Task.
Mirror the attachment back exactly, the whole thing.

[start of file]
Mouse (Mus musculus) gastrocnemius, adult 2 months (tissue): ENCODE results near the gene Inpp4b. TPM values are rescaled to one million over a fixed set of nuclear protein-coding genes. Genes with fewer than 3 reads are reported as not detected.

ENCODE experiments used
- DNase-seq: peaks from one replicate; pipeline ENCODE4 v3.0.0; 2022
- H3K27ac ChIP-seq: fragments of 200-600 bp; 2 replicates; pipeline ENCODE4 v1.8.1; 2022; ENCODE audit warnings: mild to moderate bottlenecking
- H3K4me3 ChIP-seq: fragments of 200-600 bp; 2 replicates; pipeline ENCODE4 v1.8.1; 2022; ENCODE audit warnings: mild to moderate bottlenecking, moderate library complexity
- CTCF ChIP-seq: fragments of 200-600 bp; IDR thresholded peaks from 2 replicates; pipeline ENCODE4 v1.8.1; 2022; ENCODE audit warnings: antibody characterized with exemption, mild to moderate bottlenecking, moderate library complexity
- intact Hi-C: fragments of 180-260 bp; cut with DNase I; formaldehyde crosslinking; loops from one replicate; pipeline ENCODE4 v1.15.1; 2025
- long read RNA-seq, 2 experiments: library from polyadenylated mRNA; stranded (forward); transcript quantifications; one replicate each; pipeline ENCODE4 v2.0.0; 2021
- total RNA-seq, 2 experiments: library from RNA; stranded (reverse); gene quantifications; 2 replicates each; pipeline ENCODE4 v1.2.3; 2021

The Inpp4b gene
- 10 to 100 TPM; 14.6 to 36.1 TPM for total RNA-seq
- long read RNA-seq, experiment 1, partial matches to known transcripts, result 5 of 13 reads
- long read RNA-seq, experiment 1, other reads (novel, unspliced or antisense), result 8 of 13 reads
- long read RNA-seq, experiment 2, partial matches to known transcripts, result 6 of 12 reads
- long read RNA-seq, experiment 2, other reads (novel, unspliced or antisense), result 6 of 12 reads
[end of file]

Mouse (Mus musculus) gastrocnemius, adult 2 months (tissue): ENCODE results near the gene Inpp4b. TPM values are rescaled to one million over a fixed set of nuclear protein-coding genes. Genes with fewer than 3 reads are reported as not detected.

ENCODE experiments used
- DNase-seq: peaks from one replicate; pipeline ENCODE4 v3.0.0; 2022
- H3K27ac ChIP-seq: fragments of 200-600 bp; 2 replicates; pipeline ENCODE4 v1.8.1; 2022; ENCODE audit warnings: mild to moderate bottlenecking
- H3K4me3 ChIP-seq: fragments of 200-600 bp; 2 replicates; pipeline ENCODE4 v1.8.1; 2022; ENCODE audit warnings: mild to moderate bottlenecking, moderate library complexity
- CTCF ChIP-seq: fragments of 200-600 bp; IDR thresholded peaks from 2 replicates; pipeline ENCODE4 v1.8.1; 2022; ENCODE audit warnings: antibody characterized with exemption, mild to moderate bottlenecking, moderate library complexity
- intact Hi-C: fragments of 180-260 bp; cut with DNase I; formaldehyde crosslinking; loops from one replicate; pipeline ENCODE4 v1.15.1; 2025
- long read RNA-seq, 2 experiments: library from polyadenylated mRNA; stranded (forward); transcript quantifications; one replicate each; pipeline ENCODE4 v2.0.0; 2021
- total RNA-seq, 2 experiments: library from RNA; stranded (reverse); gene quantifications; 2 replicates each; pipeline ENCODE4 v1.2.3; 2021

The Inpp4b gene
- 10 to 100 TPM; 14.6 to 36.1 TPM for total RNA-seq
- long read RNA-seq, experiment 1, partial matches to known transcripts, result 5 of 13 reads
- long read RNA-seq, experiment 1, other reads (novel, unspliced or antisense), result 8 of 13 reads
- long read RNA-seq, experiment 2, partial matches to known transcripts, result 6 of 12 reads
- long read RNA-seq, experiment 2, other reads (novel, unspliced or antisense), result 6 of 12 reads